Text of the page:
A colleague entered my “newly” decorated classroom a couple days later and gasped, ”How do your students even focus with all of this!?!” The fire marshal added insult to injury when, at the end of the month, he submitted a report to the principal citing my classroom as a fire hazard due to “excessive coverage of the walls with flammable material.” The message was clear: declutter your classroom and reduce the visual noise (not to mention the combustibles).

Visual noise refers to both the quantity of displays/decorations and the general amount of physical clutter present in the learning space. To reduce our visual noise, we need to start by examining each item and decoration. Consider stowing away anything that doesn’t have a direct, daily impact on learning and teaching.

If you look at something and it’s not an immediate “yes – I need this,” put it in quarantine for a while. If it ends up not being used, toss it or find it another home. When making future classroom decoration decisions, follow the tried-and-true principle of moderation.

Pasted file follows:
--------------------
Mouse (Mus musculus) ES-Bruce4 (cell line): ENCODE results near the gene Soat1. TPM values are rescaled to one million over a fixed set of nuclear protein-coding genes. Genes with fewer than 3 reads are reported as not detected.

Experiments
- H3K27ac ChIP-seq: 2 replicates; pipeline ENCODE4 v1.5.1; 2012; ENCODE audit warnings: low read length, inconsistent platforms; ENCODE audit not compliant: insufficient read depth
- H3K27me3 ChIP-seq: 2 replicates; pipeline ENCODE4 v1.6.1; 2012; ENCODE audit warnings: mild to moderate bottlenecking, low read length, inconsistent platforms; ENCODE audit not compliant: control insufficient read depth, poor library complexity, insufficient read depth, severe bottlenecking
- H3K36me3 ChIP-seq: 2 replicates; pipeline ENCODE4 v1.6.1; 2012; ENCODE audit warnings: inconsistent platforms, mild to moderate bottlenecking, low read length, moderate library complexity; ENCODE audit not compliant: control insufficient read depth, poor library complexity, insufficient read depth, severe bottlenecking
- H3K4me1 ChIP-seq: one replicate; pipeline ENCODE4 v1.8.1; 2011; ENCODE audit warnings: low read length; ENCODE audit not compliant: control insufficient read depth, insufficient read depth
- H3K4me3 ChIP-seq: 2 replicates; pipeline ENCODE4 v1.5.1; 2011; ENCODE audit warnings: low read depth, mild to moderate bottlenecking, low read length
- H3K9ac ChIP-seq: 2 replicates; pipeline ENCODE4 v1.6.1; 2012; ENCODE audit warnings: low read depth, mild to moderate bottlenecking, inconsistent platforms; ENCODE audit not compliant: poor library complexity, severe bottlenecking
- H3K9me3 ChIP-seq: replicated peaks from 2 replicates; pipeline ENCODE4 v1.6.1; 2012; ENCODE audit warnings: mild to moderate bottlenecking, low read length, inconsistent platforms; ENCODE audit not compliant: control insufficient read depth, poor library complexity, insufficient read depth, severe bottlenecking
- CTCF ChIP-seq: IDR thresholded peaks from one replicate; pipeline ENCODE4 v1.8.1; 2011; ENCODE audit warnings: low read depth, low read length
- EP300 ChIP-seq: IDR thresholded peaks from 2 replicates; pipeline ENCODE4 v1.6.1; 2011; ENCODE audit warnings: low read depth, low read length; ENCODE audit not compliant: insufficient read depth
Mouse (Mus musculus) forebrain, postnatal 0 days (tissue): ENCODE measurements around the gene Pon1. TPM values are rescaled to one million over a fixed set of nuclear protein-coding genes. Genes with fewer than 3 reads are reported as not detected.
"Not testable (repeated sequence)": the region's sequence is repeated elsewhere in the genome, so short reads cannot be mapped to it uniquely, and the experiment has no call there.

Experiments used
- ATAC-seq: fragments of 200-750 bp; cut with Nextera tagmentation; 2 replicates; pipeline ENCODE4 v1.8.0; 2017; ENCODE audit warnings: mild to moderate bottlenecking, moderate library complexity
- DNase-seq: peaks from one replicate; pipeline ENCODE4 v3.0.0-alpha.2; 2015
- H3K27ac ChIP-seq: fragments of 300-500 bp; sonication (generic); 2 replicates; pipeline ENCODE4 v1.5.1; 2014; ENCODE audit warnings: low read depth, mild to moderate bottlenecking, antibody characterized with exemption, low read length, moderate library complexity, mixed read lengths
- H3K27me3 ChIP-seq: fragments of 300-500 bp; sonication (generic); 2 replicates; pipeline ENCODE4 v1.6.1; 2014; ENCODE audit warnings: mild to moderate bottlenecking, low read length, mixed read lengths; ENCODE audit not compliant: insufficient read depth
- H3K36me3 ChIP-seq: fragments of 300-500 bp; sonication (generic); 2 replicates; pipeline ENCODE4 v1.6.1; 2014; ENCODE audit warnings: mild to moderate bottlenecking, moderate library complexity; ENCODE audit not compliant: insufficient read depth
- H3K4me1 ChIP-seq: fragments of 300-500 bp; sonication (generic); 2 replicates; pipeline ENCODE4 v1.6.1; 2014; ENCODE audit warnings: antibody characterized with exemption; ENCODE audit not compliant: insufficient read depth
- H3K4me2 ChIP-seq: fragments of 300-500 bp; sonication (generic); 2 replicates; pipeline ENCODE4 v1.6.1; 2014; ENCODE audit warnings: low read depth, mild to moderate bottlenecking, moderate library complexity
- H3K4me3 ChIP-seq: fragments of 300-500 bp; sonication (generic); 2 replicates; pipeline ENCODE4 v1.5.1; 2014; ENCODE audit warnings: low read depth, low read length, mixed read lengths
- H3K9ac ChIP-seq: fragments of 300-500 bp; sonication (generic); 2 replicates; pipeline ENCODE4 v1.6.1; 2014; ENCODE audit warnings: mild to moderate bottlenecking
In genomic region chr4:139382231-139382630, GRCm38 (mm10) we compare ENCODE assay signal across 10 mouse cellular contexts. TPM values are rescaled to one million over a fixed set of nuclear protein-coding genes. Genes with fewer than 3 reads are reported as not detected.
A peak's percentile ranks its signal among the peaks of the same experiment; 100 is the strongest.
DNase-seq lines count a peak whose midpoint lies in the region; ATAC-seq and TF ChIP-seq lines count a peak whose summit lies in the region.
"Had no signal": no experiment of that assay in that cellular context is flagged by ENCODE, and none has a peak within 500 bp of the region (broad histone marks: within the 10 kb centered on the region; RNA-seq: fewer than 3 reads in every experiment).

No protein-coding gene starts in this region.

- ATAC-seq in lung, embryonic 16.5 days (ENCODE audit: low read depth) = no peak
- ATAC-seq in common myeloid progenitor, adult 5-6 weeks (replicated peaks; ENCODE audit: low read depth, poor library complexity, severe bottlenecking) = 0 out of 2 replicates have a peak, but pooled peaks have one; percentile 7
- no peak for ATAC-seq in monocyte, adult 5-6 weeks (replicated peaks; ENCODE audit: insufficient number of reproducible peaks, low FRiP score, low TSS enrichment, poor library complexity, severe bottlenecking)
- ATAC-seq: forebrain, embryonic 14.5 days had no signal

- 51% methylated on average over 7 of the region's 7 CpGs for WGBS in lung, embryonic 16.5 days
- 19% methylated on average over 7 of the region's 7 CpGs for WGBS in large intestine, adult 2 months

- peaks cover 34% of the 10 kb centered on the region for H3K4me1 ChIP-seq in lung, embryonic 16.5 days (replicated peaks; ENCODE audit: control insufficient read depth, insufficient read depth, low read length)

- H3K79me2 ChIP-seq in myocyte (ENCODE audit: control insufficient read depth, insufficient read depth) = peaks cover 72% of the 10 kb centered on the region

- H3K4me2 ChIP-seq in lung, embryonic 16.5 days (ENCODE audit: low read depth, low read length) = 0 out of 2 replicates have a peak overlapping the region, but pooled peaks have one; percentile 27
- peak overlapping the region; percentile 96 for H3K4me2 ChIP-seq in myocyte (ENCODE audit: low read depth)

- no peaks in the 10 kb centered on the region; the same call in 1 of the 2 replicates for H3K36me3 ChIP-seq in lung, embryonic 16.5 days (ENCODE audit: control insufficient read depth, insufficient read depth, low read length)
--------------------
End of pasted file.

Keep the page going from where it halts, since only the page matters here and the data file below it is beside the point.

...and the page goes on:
Choose Colors Carefully

We often have considerable control over our classroom color choices. That’s a good thing. Color is an essential part of our learning environment and can affect students’ emotions and their perception of our sense of community and educational purpose.

A multitude of opinions and loosely supported theories circulate among educators about which colors are the most inviting, calming, and conducive to learning. The reality, however, is that many people have a preference for certain colors due to their cultural background, geographical region, and past experiences.

Still, there is some education research that proves helpful about colors in the classroom. Studies in 2013, 2015, and 2022, all agree that moderate levels of color (and less visual stimulation in general) have a more positive impact on student attention and achievement.

It’s not that classrooms need to be sterile. Experiment with color palettes (see this post by a 5th grade teacher on switching from themes to schemes). It’s simply that we should exercise caution and moderation when decorating…even if the teacher next to us insists on transforming their entire classroom into a tropical rainforest.


Godwin, K. E., Leroux, A. J., Scupelli, P., & Fisher, A. V. (2022). Classroom Design and Children’s Attention Allocation: Beyond the Laboratory and into the Classroom. Mind, Brain, and Education. https://doi.org/10.1111/mbe.12319